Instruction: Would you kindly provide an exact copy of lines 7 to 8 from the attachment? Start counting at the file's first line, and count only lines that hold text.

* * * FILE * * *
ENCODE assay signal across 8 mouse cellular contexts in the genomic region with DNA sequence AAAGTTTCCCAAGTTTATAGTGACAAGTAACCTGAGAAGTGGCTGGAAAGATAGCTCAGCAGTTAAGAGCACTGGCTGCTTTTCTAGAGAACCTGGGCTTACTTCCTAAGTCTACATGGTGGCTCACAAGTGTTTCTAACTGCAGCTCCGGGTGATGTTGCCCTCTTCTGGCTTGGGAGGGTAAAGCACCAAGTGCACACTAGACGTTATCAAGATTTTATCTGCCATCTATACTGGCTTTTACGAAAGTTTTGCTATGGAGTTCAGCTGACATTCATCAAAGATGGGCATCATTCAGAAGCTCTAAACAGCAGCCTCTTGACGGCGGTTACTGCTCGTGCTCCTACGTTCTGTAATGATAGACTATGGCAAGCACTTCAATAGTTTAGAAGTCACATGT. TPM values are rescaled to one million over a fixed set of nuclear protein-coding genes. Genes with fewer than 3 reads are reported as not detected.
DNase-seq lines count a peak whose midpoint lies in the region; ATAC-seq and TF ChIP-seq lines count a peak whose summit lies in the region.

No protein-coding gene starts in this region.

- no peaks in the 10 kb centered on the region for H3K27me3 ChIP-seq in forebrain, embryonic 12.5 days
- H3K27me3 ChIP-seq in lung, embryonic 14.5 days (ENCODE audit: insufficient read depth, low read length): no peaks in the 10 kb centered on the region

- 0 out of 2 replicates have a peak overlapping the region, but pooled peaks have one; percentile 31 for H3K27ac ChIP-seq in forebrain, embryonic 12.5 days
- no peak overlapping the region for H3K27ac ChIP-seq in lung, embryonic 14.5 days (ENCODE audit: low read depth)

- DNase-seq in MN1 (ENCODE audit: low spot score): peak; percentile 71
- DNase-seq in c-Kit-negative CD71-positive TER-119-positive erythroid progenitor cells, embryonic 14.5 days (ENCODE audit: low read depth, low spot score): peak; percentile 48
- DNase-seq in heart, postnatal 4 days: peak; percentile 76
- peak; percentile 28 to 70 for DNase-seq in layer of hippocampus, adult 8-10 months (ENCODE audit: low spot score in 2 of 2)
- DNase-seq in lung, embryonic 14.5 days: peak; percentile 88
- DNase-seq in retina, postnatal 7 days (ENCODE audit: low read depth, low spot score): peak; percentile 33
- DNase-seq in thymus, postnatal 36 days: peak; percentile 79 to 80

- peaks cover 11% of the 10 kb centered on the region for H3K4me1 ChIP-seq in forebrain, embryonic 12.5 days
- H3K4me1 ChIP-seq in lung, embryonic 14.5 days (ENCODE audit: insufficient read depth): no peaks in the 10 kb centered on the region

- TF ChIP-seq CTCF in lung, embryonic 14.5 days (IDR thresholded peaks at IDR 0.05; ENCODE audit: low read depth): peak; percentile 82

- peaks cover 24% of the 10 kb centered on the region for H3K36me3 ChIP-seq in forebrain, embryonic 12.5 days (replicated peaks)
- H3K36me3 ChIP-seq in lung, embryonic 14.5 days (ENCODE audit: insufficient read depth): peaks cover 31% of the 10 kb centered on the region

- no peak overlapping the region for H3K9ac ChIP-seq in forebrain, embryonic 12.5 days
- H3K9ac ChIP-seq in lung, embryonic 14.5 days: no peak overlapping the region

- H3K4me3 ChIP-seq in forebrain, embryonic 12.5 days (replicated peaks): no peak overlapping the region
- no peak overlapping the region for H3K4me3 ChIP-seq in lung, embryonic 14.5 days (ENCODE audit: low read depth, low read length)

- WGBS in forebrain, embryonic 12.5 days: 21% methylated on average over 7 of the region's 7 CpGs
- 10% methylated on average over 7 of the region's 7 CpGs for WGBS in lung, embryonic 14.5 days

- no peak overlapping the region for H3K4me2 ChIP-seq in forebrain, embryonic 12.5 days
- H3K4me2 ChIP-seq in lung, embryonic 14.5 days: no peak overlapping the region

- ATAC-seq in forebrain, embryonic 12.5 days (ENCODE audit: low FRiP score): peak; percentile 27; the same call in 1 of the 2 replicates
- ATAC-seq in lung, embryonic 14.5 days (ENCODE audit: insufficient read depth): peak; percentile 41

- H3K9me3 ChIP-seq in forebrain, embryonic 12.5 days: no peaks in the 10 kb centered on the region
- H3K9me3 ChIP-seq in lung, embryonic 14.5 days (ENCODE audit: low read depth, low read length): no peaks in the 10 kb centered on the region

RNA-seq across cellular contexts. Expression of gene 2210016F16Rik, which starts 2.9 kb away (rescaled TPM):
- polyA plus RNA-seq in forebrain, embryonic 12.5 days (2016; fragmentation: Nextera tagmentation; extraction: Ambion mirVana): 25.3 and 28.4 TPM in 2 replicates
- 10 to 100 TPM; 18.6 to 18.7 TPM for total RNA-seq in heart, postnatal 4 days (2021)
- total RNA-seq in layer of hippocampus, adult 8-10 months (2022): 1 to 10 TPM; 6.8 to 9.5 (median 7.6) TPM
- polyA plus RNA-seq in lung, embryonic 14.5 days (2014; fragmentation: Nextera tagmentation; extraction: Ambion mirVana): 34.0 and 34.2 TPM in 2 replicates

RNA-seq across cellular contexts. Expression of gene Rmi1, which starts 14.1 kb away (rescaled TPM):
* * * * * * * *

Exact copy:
- no peak overlapping the region for H3K27ac ChIP-seq in lung, embryonic 14.5 days (ENCODE audit: low read depth)

- DNase-seq in MN1 (ENCODE audit: low spot score): peak; percentile 71